CNET también está disponible en español.

Ir a español

Don't show this again

Christmas Gift Guide

Nokia Bell Labs PicturePhone I prototype

Nokia Bell Labs Nuudle search software

Nokia Bell Labs mobile phone prototype

Nokia 5G network prototype

Drone network expansion

Nokia Bell Labs 5G low-latency network demo

Nokia Bell Labs external 5G antenna

Nokia Bell Labs transistor

Nokia Bell Labs PicturePhone II

Nokia Bell Labs touch-tone prototype

Nokia Bell Labs President Marcus Weldon

Nokia Bell Labs Airframe

Nokia Bell Labs text-first phone

Nokia Bell Labs camera phone

Nokia Bell Labs President Marcus Weldon

Nokia Bell Labs in Sunnyvale, California

Bell Labs is famous for everything from the transistor to verifying that the Big Bang really happened, but not all its work was a success. AT&T showed this Model I PicturePhone prototype at the 1964 World's Fair in New York. Video phones never made it to market, though.

Caption by / Photo by Stephen Shankland/CNET

Chris White of Nokia Bell Labs demonstrates the Nuudle "augmented thinking" software to help people sift through many types of data to get what they need.

Caption by / Photo by Stephen Shankland/CNET

Bell Labs' 1978 prototype mobile phone tested in Chicago, Illinois. The Advanced Mobile Phone Service (AMPS) program was based on a Bell Labs research paper from 1947 by Douglas Ring.

Caption by / Photo by Stephen Shankland/CNET

With 64 antennas, this Nokia Bell Labs network base station can beam data to up to eight smaller wireless stations, each of which brings high-speed, fast-response networks to nearby homes. It uses 5G technology called massive MIMO (multiple input, multiple output).

Caption by / Photo by Stephen Shankland/CNET

A drone at Nokia Bell Labs lands a portable, solar-powered, short-range high-speed network unit on a roof in a demonstration.

Caption by / Photo by Stephen Shankland/CNET

Domhnaill Hernon of Nokia Bell Labs shows the possibilities of 5G networks with a race car demo. With 5G communication delays of just a millionth of a second, people can pilot the cars remotely. With today's slower 4G, communication delays were too long for drivers to avoid obstacles. Low-latency networks will be important for tomorrow's self-driving cars.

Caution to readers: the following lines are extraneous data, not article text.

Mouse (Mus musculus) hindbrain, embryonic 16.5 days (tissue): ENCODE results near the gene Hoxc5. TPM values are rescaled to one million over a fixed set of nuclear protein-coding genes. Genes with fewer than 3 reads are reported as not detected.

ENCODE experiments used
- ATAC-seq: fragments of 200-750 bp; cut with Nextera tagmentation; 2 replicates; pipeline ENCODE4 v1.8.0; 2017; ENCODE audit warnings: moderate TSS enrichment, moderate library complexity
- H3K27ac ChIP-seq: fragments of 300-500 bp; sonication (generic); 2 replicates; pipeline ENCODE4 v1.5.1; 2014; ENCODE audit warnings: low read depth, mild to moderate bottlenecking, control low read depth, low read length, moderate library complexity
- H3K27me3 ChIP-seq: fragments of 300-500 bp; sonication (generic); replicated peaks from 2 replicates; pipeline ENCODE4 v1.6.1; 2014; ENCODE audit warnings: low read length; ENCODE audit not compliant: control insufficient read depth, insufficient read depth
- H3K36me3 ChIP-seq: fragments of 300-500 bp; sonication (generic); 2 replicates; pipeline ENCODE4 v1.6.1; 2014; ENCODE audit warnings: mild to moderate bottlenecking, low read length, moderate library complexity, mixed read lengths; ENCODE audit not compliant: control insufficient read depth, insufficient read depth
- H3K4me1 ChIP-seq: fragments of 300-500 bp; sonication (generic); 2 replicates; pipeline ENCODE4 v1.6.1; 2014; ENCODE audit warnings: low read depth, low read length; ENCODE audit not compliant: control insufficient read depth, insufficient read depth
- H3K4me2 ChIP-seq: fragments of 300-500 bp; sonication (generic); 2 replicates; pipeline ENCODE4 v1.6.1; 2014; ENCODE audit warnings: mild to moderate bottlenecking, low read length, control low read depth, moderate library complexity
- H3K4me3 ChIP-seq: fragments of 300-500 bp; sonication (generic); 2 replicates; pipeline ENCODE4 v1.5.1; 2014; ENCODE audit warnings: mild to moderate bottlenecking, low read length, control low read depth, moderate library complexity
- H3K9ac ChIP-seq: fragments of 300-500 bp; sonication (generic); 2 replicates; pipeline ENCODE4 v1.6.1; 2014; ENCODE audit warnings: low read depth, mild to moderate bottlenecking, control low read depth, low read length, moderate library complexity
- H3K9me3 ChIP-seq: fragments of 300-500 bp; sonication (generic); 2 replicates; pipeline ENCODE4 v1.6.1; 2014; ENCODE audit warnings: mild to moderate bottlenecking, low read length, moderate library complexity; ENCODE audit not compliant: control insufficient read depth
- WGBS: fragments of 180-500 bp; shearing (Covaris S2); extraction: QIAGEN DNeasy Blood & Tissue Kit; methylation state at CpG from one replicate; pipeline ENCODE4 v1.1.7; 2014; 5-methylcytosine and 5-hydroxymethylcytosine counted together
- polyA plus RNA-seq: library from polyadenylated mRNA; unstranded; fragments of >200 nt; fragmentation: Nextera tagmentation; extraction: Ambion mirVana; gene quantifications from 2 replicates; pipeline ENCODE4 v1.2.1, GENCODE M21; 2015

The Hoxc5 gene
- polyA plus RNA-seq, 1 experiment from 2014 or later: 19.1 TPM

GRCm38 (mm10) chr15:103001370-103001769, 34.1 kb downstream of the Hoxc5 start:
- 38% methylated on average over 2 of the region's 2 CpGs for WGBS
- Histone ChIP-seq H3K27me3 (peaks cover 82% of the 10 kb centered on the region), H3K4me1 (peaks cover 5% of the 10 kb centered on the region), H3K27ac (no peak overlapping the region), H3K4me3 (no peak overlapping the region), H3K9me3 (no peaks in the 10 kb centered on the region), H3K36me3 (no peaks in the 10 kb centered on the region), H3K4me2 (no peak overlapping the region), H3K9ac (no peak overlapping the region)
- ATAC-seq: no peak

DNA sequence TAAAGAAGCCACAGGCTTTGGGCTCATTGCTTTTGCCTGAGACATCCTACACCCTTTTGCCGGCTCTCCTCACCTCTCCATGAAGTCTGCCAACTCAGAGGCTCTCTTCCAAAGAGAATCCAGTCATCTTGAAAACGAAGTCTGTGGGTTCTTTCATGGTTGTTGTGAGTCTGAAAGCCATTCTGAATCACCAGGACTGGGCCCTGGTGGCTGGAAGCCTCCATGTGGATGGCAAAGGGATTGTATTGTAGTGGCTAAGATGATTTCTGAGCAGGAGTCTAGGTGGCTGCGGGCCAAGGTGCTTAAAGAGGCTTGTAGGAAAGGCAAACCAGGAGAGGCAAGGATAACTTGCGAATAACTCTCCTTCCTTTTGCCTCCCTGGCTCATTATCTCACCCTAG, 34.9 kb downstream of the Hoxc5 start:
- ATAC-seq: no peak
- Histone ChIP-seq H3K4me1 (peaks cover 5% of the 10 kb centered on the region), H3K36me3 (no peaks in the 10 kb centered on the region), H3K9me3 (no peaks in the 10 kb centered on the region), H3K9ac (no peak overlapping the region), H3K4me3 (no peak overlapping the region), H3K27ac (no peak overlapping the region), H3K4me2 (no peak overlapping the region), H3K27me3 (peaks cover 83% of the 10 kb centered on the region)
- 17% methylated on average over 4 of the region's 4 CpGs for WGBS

Caption by / Photo by Stephen Shankland/CNET

Radio signals from next-gen 5G networks don't penetrate windows and walls well, so Nokia Bell Labs developed a system that pairs an outdoor antenna with an indoor link to the home network. The two are aligned precisely with strong magnets so they can transfer data even through triple-paned windows.

Caption by / Photo by Stephen Shankland/CNET

A scale model of the first transistor, developed at Bell Labs in 1947, is a couple of inches wide. It became the foundation of today's computer industry, with today's chips using billions of transistors.

Caption by / Photo by Stephen Shankland/CNET

A 1969 Model II PicturePhone prototype enabled two-way video calling and could receive computer data to show stock market reports and store catalogs.

Caption by / Photo by Stephen Shankland/CNET

Bell Labs developed this touch-tone phone prototype in the 1950s to replace slower-dialing rotary phones that used electrical relays. The first touch-tone phones arrived in 1963, but AT&T added the star and pound keys in 1968.

Caption by / Photo by Stephen Shankland/CNET

Nokia Bell Labs President Marcus Weldon shows his vision for future networks.

Caption by / Photo by Stephen Shankland/CNET

The Nokia Airframe brings some of the computing power of remote data centers closer to phones, self-driving cars and other networked devices. The close proximity overcomes delays that result from longer communication links.

Caption by / Photo by Stephen Shankland/CNET

Before Nokia lost its former dominance in the mobile phone market to Apple, Google, Samsung and others, it pioneered designs like this phone geared for text messaging.

Caption by / Photo by Stephen Shankland/CNET

The new iPhone 7 has dual cameras that enable 2X optical zoom. The Nokia N931, though, achieved 3X zoom by mounting its 3.2-megapixel camera sideways, operated with a flip-out screen.

Caption by / Photo by Stephen Shankland/CNET

Nokia Bell Labs President Marcus Weldon.

Caption by / Photo by Stephen Shankland/CNET

The Nokia Bell Labs facility in Sunnyvale, California, opened in 2011 and became a Bell Labs outpost after the 2016 acquisition of Alcatel-Lucent.

Caption by / Photo by Stephen Shankland/CNET
Published:
Up Next
15 creatures that could disappear w...
15